Federal Trials Decline for Injury Lawsuits

Bloomberg News
Thursday, August 18, 2005

The number of personal injury cases decided by a trial in federal courts has declined by almost 80 percent since 1985 as more suits are settled, according to a U.S. Justice Department report released yesterday.

In 2003, the most recent year of the study, there were 768 trials, down from 3,604 in 1985. The annual number of personal injury cases in the federal court system varied over the 33 years of the study, averaging 44,770. There were 49,166 cases in 2003.

The report is the first to review trends in federal court tort litigation over the course of three decades, said Thomas Cohen, a Justice Department statistician who wrote the study.

President George W. Bush has made curbing personal injury suits a priority. He has said that "frivolous lawsuits" hurt the economy and make it more difficult for the United States to compete with other nations. Trial lawyers say the suits compensate victims of defective or unsafe products and that taking a case to court is an important constitutional right.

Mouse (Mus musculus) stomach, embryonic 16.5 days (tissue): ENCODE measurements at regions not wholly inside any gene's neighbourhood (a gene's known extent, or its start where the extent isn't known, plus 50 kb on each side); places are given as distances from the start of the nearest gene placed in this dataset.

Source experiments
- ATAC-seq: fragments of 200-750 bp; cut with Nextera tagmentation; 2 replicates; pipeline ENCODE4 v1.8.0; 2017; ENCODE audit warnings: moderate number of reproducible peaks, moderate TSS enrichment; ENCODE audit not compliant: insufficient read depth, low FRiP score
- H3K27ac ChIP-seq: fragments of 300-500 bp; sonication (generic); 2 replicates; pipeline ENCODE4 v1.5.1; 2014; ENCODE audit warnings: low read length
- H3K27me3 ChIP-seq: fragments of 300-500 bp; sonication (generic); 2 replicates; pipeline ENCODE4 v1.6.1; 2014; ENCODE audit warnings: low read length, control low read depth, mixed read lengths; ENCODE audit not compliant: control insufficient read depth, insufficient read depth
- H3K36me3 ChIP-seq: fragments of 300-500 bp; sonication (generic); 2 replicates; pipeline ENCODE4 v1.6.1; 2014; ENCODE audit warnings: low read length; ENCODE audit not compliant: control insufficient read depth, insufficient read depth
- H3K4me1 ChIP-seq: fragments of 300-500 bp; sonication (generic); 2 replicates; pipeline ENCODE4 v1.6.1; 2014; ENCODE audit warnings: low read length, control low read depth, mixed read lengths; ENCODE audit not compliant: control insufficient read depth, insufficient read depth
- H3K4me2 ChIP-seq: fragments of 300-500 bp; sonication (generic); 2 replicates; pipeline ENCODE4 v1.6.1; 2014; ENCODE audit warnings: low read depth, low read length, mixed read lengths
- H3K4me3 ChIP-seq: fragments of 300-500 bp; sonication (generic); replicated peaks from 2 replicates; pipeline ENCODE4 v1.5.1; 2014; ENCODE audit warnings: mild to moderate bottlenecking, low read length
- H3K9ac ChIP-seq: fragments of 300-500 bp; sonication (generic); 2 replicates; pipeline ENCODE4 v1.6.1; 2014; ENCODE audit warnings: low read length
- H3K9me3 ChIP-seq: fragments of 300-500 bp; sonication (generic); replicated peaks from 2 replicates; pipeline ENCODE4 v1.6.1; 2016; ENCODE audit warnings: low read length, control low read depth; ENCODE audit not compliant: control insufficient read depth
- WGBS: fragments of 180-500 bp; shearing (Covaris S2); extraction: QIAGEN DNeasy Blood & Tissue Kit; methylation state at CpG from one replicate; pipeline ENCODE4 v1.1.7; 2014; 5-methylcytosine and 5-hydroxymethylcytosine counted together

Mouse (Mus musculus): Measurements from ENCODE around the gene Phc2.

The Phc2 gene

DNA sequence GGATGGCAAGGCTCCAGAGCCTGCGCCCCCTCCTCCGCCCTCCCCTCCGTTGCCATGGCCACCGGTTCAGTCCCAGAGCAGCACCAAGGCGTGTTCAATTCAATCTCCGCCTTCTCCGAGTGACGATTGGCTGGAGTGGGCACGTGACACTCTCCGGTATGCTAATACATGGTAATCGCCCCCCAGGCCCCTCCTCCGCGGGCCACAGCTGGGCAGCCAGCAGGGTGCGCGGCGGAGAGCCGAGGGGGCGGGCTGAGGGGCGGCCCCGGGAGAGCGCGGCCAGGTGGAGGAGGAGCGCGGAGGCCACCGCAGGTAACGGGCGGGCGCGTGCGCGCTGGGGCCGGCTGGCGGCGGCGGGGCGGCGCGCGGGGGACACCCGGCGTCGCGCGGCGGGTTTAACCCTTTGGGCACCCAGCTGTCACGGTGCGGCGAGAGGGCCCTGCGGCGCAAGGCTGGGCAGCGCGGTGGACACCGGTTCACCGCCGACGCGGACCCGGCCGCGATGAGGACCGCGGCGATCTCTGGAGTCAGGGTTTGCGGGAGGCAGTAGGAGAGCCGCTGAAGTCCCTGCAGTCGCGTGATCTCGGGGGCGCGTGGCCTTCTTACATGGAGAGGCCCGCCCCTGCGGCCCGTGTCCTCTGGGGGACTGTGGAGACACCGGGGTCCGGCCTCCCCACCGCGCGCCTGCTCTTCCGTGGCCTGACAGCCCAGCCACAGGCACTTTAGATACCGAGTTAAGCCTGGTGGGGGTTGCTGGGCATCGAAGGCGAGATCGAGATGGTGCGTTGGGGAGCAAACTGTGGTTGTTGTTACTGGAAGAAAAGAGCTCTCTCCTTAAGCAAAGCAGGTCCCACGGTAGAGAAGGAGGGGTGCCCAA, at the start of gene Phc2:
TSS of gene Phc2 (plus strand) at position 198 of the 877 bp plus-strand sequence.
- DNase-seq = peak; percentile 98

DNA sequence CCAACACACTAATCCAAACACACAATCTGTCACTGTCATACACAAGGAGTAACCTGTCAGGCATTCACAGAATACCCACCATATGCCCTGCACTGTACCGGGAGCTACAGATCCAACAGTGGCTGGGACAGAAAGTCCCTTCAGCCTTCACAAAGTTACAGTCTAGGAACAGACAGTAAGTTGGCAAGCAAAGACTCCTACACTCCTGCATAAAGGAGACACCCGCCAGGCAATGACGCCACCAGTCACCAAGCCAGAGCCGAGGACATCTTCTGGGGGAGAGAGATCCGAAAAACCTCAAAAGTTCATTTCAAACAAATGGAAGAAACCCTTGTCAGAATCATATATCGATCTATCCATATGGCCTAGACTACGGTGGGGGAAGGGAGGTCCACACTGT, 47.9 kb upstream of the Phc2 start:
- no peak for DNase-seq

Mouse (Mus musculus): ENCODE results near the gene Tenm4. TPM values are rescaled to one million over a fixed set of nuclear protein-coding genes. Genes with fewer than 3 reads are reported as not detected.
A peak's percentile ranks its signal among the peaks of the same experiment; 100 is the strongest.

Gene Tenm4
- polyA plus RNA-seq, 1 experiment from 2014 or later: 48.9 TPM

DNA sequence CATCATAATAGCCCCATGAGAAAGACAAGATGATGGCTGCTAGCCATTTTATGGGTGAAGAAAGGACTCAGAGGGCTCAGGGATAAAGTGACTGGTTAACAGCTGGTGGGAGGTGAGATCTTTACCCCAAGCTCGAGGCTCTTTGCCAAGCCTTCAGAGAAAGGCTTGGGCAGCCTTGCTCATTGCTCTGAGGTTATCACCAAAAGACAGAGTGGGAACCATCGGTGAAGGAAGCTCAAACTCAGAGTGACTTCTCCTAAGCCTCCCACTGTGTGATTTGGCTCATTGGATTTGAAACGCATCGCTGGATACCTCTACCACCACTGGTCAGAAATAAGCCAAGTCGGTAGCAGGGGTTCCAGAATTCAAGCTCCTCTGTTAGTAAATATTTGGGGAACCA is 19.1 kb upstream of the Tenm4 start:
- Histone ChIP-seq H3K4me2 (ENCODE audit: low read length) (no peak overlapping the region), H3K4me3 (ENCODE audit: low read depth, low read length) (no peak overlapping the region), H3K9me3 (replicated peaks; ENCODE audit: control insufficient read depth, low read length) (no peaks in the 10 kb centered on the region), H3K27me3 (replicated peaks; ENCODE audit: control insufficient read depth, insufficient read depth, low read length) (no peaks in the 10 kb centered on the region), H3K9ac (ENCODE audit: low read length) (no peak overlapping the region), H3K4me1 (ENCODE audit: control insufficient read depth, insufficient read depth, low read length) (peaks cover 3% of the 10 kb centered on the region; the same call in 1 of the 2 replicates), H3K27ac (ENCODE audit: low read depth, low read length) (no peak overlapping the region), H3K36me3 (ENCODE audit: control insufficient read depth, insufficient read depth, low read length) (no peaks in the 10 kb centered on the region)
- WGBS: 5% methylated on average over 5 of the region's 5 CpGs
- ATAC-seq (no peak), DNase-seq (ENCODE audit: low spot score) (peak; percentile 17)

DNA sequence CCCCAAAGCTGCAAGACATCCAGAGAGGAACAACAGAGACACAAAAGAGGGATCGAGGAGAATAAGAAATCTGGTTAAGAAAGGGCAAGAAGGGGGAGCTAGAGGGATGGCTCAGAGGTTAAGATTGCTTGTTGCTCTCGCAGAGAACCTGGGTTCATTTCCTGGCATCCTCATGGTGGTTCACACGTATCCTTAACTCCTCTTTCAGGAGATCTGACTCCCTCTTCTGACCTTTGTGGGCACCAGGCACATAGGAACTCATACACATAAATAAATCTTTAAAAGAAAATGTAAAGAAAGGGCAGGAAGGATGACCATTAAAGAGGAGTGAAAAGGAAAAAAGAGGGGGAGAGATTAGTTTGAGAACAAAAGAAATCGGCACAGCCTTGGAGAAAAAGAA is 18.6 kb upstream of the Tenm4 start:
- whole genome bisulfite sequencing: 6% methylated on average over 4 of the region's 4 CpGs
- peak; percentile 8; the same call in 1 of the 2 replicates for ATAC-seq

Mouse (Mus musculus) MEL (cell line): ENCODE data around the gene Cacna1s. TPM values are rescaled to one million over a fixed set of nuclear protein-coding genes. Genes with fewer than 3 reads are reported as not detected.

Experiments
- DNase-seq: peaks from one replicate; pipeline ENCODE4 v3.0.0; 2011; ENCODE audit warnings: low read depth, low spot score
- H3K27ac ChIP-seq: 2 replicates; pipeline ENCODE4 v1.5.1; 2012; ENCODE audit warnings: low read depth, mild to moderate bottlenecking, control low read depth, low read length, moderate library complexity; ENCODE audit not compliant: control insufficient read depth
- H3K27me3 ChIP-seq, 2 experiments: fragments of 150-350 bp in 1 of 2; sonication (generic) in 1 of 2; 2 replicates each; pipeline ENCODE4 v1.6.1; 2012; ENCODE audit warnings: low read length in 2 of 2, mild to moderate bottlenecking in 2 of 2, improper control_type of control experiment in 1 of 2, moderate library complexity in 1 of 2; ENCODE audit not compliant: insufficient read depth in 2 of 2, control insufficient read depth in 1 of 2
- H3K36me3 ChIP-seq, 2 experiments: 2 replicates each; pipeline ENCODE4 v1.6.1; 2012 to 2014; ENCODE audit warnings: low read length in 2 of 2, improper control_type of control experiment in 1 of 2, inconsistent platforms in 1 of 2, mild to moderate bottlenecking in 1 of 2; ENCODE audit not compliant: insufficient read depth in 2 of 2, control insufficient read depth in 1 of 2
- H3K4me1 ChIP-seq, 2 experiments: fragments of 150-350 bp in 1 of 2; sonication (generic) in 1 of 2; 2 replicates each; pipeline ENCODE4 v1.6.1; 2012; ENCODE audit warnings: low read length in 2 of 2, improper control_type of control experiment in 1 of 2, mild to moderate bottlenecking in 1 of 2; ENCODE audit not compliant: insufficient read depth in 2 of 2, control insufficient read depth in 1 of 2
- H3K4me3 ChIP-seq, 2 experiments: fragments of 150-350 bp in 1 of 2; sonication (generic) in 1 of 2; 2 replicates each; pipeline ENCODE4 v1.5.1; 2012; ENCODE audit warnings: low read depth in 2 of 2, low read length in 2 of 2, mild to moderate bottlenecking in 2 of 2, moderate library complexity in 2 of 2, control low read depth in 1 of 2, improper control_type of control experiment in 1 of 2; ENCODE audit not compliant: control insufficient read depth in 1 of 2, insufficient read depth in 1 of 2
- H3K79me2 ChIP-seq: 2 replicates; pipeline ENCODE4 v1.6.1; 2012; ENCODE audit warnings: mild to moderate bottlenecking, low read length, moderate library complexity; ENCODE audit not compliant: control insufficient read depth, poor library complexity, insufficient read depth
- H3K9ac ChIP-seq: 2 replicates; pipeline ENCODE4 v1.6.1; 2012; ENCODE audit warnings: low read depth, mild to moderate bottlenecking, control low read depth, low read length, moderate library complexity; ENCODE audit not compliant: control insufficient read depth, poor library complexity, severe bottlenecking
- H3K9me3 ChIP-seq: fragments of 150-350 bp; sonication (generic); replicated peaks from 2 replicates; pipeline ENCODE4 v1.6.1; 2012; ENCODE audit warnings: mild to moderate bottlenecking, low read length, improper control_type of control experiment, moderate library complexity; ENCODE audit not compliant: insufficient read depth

This February, Bush signed a law that requires trial lawyers to file the biggest class-action suits in federal courts rather than in state jurisdictions that are considered more sympathetic to plaintiffs. Bills are pending in Congress to limit medical malpractice awards and create a $140 billion fund for asbestos exposure victims to end litigation that has bankrupted more than 70 companies.

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